Over the years, many food fads have come and gone: In the 1950s, TV dinners were revolutionary, in 2000, colored ketchup caught on, and after that, cupcakes were all the rage. But the trend of drinking raw milk, which has had a resurgence over the past few years, has probably been the most controversial food trend of all.
What is Raw Milk?
Raw milk is milk that hasn't been pasteurized, and it has drawn serious opposition from the USDA, FDA and the Centers for Disease Control. But raw milk consumers, who are calling raw milk, "real milk," say that there are many benefits to drinking milk in its raw state, including a better taste.
While drinking unpasteurized milk may not sound like a healthy choice, consumers and supporters of it say that it has many vitamins and minerals that pasteurized milk doesn't offer. Those vitamins and minerals, they say, are lost during the pasteurization process, which consists of heating milk to kill any harmful bacteria. These are some of the nutritional benefits of raw milk:
- According to Raw-Milk-Facts.com, raw milk contains all eight essential amino acids as well as immunoglobulins, which help the body resist viruses and bacteria. It also contains both water-soluble and fat-soluble vitamins, and a complete balance of calcium, magnesium and phosphorous.
- Raw milk may be easier to digest for those who suffer from lactose-intolerance and can no longer make the enzyme, lactase. The website also states that, because of the high nutritional value of raw milk, it is considered to be a complete food, meaning that the body could survive off of raw milk alone if it had to.
- Raw milk, which was the only form of milk before the pasteurization process was created, has also been shown to have other health benefits as well. According to Raw-Milk-Facts.com, during the early twentieth century, raw milk was used for medicinal purposes and subsequent studies show that people who were raised on, or drink a lot of, raw milk are less prone to having allergies.
Despite all of the possible benefits, the FDA and the CDC have both condemned raw milk, saying that the dangers largely outweigh the benefits. The FDA cites the following as some of the dangers of consuming raw milk:
- Unpasteurized milk could harbor dangerous bacteria such as Salmonella, E. coli and Listeria.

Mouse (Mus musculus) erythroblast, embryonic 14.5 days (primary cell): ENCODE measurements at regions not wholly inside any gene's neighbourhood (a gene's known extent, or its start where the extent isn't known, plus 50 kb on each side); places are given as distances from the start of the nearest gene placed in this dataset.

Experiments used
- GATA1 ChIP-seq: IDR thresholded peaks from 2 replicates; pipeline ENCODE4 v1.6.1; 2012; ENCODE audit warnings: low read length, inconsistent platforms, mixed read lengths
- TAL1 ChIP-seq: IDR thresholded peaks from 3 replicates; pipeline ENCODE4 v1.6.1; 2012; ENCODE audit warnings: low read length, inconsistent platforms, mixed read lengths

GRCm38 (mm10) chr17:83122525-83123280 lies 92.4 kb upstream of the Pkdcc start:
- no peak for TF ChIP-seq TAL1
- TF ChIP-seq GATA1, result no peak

- These bacteria can be especially harmful to those with weakened immune systems, pregnant women, children and the elderly, and can lead to foodborne illness in anyone who consumes raw milk, or products that are made from raw milk, such as cheese or ice cream.
- Foodborne illnesses can cause stomach cramps, diarrhea and vomiting, and in some cases, they can lead to paralysis, kidney failure, kidney disease and even death.
According to the CDC, 86 outbreaks from raw milk and its products were reported between 1998 and 2008. Those outbreaks resulted in 1,676 illnesses, 191 hospitalizations and two deaths. But as the CDC points out, these are only the numbers of cases that have been recognized and reported.
Buying Raw Milk
In 1987, the FDA banned the interstate sale and distribution of raw milk according to the Los Angeles Times. Most states have also banned the sale of raw milk, either for human consumption, or altogether. These are some of the state laws, according to Realmilk.com:
- Some states, like South Carolina and Connecticut, have legalized the sale of raw milk on farms and in retail stores.
- Other states, like North Carolina and Indiana, have banned the sale of raw milk for human consumption but have legalized it for animal consumption.
- States like Hawaii and West Virginia have banned the sale of raw milk outright.
If you're ready to give raw milk a try, and you live in a state where the sale of it is legal, here are some things to keep in mind:
- There are two types of raw milk: "real" milk, which is meant to be consumed directly from the cow, and "unclean" milk, which must be pasteurized due to the way it was produced.
- Farms or companies that produce raw milk on a large scale may not have enough room or land to keep proper care of the cows. If the cows are kept in close quarters, chances are the area they're being kept in is unclean and filled with manure. This is a recipe for milk filled with bacteria and other toxins.
- Cows that have been injected with hormones are another possible danger. Those hormones cause cows to overproduce milk, which in turn, causes inflammation of a cow's teats. When teats are inflamed, pus and extra white blood cells are produced, which leak into the milk.
- Cows that are fed grain or soy aren't a good idea either. Compounds in those foods can mimic estrogen, and could potentially alter the milk. The ideal glass of raw milk comes from a grass-fed cow, and has been cooled to 36-to-38 F.
Consumers also need to realize that the raw milk they might be looking for isn't always the same. There are many factors, like the ones mentioned above, that can affect the type of raw milk you're drinking. Knowing where raw milk should come from, and the potential risks of consuming it, is the first step in keeping you and your family safe.